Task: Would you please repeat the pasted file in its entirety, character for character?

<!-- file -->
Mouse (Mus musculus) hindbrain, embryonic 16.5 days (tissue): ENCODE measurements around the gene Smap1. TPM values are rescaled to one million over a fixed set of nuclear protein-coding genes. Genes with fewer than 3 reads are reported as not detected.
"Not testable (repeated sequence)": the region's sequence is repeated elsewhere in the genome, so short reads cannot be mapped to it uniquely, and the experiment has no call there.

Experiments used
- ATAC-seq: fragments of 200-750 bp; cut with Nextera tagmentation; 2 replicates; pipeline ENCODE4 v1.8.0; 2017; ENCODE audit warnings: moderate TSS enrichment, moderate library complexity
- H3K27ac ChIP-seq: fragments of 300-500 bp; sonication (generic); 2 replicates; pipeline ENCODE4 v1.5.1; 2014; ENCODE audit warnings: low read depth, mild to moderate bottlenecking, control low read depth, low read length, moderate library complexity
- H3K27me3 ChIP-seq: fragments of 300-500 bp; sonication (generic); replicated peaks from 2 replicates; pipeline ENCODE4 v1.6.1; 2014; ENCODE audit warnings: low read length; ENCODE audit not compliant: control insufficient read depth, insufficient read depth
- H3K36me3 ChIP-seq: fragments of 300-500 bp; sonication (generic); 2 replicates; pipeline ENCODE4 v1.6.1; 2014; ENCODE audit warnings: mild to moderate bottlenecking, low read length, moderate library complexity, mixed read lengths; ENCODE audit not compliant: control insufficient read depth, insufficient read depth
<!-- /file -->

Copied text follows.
Mouse (Mus musculus) hindbrain, embryonic 16.5 days (tissue): ENCODE measurements around the gene Smap1. TPM values are rescaled to one million over a fixed set of nuclear protein-coding genes. Genes with fewer than 3 reads are reported as not detected.
"Not testable (repeated sequence)": the region's sequence is repeated elsewhere in the genome, so short reads cannot be mapped to it uniquely, and the experiment has no call there.

Experiments used
- ATAC-seq: fragments of 200-750 bp; cut with Nextera tagmentation; 2 replicates; pipeline ENCODE4 v1.8.0; 2017; ENCODE audit warnings: moderate TSS enrichment, moderate library complexity
- H3K27ac ChIP-seq: fragments of 300-500 bp; sonication (generic); 2 replicates; pipeline ENCODE4 v1.5.1; 2014; ENCODE audit warnings: low read depth, mild to moderate bottlenecking, control low read depth, low read length, moderate library complexity
- H3K27me3 ChIP-seq: fragments of 300-500 bp; sonication (generic); replicated peaks from 2 replicates; pipeline ENCODE4 v1.6.1; 2014; ENCODE audit warnings: low read length; ENCODE audit not compliant: control insufficient read depth, insufficient read depth
- H3K36me3 ChIP-seq: fragments of 300-500 bp; sonication (generic); 2 replicates; pipeline ENCODE4 v1.6.1; 2014; ENCODE audit warnings: mild to moderate bottlenecking, low read length, moderate library complexity, mixed read lengths; ENCODE audit not compliant: control insufficient read depth, insufficient read depth